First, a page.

• Appearance of tablets : if possible, the patient should be shown the different strength tablets to differentiate between them.
  • Anticoagulant effects: the patient needs to know what an anticoagulant is, its effect on the blood, what the INR result means and why frequent blood tests are necessary. He or she also needs to be aware of the risks of non-compliance, ie the risk of thrombosis/haemorrhage.
  • Overcoagulation : symptoms include any bleeding/bruising problems which may suggest the INR is higher than desired.
  • Missed/extra doses: there will always be times when a dose is missed. The patient should either make a note of the discrepancy and continue as normal the following day, or contact the clinic/GP for advice if more than one dose is missed. If an extra dose is taken, the patient should come to the clinic for an INR check.
  • Drug interactions: these should include both OTC and pre ion medicines. The patient should be encouraged to inform all health care professionals that he or she is on warfarin therapy.
  • Alcohol: the importance of maintaining a moderate alcohol input should be expressed to the patient, along with the danger of marked changes in intake.
  • Diet: the patient should be encouraged to continue with their normal diet. The clinic should be told of any changes.
    Clinic arrangements: these should include location, clinic operation, appointment times, any transport arrangements and a contact telephone number. Anticoagulants & Pregnancy:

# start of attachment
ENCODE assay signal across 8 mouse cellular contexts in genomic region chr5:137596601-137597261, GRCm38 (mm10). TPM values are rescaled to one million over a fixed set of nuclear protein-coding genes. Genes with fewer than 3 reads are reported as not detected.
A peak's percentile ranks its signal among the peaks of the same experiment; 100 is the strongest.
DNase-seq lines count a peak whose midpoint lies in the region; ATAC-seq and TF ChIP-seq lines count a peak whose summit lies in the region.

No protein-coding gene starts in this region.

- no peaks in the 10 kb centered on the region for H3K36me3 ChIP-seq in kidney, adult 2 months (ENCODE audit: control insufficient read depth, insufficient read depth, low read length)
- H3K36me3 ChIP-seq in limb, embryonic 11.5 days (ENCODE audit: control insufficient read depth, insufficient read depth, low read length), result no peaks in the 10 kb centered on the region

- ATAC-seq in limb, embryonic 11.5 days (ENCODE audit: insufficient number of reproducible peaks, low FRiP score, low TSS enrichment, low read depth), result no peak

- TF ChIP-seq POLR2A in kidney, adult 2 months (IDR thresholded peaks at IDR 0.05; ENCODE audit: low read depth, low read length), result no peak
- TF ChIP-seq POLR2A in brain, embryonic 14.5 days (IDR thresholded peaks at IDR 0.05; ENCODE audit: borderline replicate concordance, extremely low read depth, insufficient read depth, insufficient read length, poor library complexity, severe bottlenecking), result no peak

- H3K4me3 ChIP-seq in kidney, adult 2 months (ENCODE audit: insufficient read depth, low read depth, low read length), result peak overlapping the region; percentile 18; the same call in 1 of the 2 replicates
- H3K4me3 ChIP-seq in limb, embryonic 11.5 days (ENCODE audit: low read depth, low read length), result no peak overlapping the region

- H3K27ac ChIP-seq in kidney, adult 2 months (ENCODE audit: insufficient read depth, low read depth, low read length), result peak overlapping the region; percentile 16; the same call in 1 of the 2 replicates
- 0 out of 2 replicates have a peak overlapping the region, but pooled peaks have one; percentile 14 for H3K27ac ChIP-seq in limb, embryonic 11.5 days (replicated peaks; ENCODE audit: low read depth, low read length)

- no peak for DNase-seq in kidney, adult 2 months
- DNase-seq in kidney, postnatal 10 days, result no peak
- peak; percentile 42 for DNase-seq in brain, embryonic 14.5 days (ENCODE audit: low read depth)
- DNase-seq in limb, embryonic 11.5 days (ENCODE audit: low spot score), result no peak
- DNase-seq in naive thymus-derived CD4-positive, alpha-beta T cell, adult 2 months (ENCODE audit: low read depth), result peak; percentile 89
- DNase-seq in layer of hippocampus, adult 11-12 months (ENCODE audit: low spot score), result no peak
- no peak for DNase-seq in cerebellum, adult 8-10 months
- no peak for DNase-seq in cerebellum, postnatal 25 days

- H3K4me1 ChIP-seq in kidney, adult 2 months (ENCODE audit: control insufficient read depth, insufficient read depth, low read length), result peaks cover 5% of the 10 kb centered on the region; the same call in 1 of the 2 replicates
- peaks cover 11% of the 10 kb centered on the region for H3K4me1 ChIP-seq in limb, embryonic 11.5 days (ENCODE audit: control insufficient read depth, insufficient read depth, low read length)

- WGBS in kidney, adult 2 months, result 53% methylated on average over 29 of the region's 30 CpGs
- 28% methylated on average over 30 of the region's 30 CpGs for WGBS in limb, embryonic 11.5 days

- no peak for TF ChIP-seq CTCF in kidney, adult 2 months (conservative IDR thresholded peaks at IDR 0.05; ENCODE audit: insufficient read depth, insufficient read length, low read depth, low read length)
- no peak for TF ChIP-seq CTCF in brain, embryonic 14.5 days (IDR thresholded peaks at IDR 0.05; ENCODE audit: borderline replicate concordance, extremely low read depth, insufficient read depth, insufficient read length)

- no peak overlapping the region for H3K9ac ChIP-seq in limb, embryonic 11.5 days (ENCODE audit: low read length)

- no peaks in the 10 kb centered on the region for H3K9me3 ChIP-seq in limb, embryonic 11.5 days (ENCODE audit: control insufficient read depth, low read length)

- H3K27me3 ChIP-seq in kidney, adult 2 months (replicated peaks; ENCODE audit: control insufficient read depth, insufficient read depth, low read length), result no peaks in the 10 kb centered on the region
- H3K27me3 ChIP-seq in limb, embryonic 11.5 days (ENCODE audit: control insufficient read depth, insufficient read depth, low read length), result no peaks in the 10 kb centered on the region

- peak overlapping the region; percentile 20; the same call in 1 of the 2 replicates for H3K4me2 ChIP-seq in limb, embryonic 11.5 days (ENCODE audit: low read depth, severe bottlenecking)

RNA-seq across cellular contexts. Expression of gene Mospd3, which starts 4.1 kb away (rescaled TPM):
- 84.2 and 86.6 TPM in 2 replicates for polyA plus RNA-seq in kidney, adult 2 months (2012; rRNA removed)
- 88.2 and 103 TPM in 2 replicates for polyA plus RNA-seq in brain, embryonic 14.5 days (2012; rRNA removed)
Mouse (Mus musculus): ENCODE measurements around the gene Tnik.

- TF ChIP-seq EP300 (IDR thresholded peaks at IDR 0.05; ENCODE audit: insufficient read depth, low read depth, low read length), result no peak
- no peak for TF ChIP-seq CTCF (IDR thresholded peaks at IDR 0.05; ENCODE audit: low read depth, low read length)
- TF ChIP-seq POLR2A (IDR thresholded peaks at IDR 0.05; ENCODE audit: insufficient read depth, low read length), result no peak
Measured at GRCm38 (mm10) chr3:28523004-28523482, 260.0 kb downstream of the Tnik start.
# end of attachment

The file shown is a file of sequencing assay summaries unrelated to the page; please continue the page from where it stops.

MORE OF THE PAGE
q Heparin: does not cross the placenta and has no effect on the foetus.
    q Oral anticoagulants: cross the placenta and have been associated with an increase in abortion rate in the first trimester. There may also be an association with foetal cerebral hemorrhage when given within a few days of vaginal delivery.
    q NSAIDs & Salicylic acid salts: May prolonggestation and labour, and result in premature closure of the ductus arteriosus. Also , they may beassociated with neonatal hypertension and hemorrhage.
    Anticoagulants & Lactation
    Individual maternal and infant situations must be taken into account before any drug is prescribed for the mother.
  • In general, all drugs should be avoided in premature or low birth weight infants, or in those who have any underlying conditions.
  • If a drug is prescribed, it should be at the lowest practical dose and for the shortest time.